I bought the Sew Sturdy Travel Organizers Craftsy class last August! I love trying to make structured bags and I just couldn’t resist something that looked like a suitcase. But I was dismayed that I needed some specialty items that I didn’t already have: Soft and Stable foam stabilizer and some very very long purse zippers. Sometimes it’s a little off-putting to find that the instructor is selling more than just her pattern. In this case, Annie Unrein (the instructor and pattern author), is also encouraging us to buy her “By Annie Soft and Stable” foam stabilizer and long purse zippers. Neither of these two items are specifically mentioned in the “materials” list on Craftsy. This was annoying enough to me that I gave up on this class.
Fast forward to 2015, Paula V (Purses by Paula) recently gave Soft and Stable a try for another purse she made for Sew Sweetness (Paula’s is the turquoise bag). She used Soft and Stable as a sew-in interfacing and the bag looks fantastic! So now my interest is revived and I went ahead and bought some Soft and Stable. I also found a 3 yard package of Heavy Duty Make-A-Zipper at Colorado Fabrics (Littleton, CO) which fit the bill for a 39″ long zipper. It comes in different colors. I picked white for the most versatility.
If you buy the Craftsy class, you’ll get two patterns: the Everything in its Place bag and the Hanging Cosmetics bag. I only made the Everything in its Place bag which looks like a suitcase. This pattern also contains instructions to make an insert of two “pages” worth of vinyl pockets with zippers to hold various items. I did not make these page inserts nor included the hook and loop tape to hold the pages inside the bag. I also opted to use vinyl instead of mesh for the two interior pockets in the bag.
For both patterns, you get printable instructions. But the instructions are not enough by themselves and you really need to follow along with the Craftsy class video. The first 4 out of 7 lessons in the class focus on the suitcase bag. Annie Unrein is very thorough about explaining most aspects of the bag’s construction and has some excellent advice about using a stiletto (a new tool for me), teflon feet, zipper feet, and Clover Wonder Clips. She also provides some excellent instructions for how to sew your binding ends together and for “making” your zippers properly.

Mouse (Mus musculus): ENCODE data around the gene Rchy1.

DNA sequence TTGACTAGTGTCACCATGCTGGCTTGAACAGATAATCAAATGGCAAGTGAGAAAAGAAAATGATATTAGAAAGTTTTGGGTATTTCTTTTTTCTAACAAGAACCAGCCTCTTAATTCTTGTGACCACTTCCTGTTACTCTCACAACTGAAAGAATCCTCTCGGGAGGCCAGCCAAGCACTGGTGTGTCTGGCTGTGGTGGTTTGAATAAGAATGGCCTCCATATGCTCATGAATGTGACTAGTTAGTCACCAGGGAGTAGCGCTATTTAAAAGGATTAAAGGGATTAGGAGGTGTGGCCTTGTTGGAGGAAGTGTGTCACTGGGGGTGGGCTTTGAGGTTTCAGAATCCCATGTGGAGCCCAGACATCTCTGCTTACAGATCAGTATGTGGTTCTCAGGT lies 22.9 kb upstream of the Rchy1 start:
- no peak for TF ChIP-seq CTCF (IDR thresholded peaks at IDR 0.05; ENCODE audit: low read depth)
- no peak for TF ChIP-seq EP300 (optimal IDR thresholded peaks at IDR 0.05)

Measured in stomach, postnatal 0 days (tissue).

This was a pretty tough bag to construct well. So tough, in fact, that I didn’t even try to make it pretty. Let’s just say that I have issues trying to apply binding in tight corners. And if you’re a stickler for covering raw edges, you’ll be a little unhappy with the exposed zippers on the inside.
That said, the bag is structurally sound and has the potential to be a useful for any number of things. The Soft and Stable is used as a sort-of quilt batting and structural interfacing. Probably one of the most time-consuming aspects of this project was quilting the body pieces. I don’t think that the quilting is absolutely necessary. In Paula’s bag, she used it as a sew-in interface and it provides a super smooth finished look. I think we’ll be seeing a lot more bag patterns that suggest using Soft and Stable.
Ah ha! This bag was definitely lacking some je-ne-sais-quoi. I recently made a couple Dimensional Flowers from this Anita Goodesign Mini Collection and one was perfect for this bag. Doesn’t that look better?
Will I make this pattern again? I’m not sure. It was very time-consuming and there are other structural bags like these Train Cases from Sew Sweetness (Sara Lawson) that I’m hoping will be a little easier. But overall, Annie Unrein provides a lot of excellent advice and detailed instructions for this challenging bag.